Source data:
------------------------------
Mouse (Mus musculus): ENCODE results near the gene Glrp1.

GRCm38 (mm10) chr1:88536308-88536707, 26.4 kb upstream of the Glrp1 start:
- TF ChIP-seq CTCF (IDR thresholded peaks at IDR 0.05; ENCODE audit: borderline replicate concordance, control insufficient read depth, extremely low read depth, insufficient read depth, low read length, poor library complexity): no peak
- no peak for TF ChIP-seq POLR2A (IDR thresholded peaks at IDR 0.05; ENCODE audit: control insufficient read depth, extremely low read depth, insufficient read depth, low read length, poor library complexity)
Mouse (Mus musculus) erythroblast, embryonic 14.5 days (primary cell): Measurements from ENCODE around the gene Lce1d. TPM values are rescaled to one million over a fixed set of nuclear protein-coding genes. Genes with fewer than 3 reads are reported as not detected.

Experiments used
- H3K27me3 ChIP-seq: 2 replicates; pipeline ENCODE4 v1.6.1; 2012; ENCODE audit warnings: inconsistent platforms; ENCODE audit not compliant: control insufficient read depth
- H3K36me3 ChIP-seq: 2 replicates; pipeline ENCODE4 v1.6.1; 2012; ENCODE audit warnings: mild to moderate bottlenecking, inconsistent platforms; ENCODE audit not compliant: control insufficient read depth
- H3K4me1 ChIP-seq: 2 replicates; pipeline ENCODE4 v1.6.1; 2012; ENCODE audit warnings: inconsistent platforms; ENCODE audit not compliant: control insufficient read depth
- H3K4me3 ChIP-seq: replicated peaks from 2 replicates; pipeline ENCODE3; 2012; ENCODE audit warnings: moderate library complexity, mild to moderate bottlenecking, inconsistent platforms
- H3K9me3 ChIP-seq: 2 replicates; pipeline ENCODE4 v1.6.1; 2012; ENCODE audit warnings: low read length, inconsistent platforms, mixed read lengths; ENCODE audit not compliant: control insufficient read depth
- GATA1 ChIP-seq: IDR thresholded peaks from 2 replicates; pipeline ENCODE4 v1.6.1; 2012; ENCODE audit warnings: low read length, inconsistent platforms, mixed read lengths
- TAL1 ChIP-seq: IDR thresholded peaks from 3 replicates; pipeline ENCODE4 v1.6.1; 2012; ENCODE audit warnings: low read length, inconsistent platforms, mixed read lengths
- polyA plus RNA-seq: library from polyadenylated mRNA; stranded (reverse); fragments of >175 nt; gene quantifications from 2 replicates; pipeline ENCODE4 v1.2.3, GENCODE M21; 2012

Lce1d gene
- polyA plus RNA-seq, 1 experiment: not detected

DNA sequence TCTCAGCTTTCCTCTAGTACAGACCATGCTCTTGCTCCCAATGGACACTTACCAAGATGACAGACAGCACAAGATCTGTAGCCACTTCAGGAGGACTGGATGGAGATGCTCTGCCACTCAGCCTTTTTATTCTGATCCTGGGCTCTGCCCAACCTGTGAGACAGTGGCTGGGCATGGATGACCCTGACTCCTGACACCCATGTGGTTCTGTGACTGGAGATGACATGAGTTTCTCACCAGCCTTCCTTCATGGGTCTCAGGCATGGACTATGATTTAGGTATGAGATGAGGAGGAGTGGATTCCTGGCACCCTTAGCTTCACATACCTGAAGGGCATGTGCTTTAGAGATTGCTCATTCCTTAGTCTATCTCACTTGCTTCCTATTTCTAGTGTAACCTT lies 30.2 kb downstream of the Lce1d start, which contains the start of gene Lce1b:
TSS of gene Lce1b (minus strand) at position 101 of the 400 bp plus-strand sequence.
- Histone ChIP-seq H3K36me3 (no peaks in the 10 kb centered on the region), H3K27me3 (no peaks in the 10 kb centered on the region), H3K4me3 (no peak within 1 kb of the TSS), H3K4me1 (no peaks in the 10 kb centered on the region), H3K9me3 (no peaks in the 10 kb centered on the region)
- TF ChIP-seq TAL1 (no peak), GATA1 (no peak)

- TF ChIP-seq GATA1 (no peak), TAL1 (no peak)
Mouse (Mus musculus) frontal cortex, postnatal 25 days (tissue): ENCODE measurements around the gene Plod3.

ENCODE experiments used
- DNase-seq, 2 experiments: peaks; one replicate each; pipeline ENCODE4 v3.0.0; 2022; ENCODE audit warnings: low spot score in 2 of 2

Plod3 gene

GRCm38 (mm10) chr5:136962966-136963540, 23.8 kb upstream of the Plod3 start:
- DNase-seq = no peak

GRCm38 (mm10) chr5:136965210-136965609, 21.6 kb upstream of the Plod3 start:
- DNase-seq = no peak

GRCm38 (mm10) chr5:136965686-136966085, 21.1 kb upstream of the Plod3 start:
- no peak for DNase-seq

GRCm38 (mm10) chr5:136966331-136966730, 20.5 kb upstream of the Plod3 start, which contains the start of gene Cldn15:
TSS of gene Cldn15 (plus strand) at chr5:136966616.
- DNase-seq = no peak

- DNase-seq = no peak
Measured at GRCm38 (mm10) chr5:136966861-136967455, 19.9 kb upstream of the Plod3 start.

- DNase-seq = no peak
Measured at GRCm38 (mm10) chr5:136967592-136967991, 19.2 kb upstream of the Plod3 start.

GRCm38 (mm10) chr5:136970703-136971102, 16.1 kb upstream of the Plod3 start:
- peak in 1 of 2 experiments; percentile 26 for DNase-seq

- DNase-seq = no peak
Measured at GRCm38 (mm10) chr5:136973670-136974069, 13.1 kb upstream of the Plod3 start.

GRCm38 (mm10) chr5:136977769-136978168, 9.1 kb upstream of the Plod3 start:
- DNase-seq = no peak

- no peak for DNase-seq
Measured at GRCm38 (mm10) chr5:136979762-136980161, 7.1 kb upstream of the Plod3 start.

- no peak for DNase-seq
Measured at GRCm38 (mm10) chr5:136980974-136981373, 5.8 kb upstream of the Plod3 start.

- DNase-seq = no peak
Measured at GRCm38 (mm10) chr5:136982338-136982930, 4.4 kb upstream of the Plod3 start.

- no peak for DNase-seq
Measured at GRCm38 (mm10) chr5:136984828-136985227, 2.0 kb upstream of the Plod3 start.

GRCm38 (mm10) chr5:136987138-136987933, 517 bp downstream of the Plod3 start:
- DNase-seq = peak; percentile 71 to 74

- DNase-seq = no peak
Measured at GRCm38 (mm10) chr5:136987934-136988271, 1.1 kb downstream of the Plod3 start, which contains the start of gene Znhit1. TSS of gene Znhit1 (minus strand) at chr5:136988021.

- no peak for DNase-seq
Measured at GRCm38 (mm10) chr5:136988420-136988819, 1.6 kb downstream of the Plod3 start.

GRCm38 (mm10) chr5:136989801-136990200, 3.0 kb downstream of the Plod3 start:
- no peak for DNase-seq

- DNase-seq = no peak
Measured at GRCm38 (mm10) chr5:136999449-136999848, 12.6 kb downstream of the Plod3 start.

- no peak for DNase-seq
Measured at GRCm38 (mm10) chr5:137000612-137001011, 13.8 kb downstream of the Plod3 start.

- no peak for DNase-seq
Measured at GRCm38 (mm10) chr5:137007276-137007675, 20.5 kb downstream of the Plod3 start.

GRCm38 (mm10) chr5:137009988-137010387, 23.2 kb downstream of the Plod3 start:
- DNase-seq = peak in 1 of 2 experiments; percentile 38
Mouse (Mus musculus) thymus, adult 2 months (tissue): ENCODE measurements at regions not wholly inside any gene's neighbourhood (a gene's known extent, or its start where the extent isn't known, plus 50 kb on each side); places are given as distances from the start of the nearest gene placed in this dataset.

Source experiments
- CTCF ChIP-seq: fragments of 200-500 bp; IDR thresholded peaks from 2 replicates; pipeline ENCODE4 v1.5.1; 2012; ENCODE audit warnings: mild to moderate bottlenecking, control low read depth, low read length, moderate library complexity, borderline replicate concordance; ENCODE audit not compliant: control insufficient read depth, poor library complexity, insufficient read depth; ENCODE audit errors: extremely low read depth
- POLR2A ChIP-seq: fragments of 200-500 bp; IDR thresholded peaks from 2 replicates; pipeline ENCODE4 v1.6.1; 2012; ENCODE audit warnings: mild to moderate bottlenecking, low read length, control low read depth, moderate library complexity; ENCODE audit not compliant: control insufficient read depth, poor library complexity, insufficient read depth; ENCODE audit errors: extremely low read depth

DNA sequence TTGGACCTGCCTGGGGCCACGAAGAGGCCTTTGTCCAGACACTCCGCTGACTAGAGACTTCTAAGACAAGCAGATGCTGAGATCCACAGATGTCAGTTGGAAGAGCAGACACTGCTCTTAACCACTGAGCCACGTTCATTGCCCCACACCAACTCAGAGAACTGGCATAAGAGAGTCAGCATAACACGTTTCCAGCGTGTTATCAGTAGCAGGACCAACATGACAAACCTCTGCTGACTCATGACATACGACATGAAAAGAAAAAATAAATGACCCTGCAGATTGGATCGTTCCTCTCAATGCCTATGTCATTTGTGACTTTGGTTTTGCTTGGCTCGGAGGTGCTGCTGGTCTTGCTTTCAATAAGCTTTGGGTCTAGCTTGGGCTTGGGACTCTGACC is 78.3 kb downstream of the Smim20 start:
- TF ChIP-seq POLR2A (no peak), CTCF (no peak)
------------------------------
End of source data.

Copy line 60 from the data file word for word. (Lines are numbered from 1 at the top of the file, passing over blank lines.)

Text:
- no peak for DNase-seq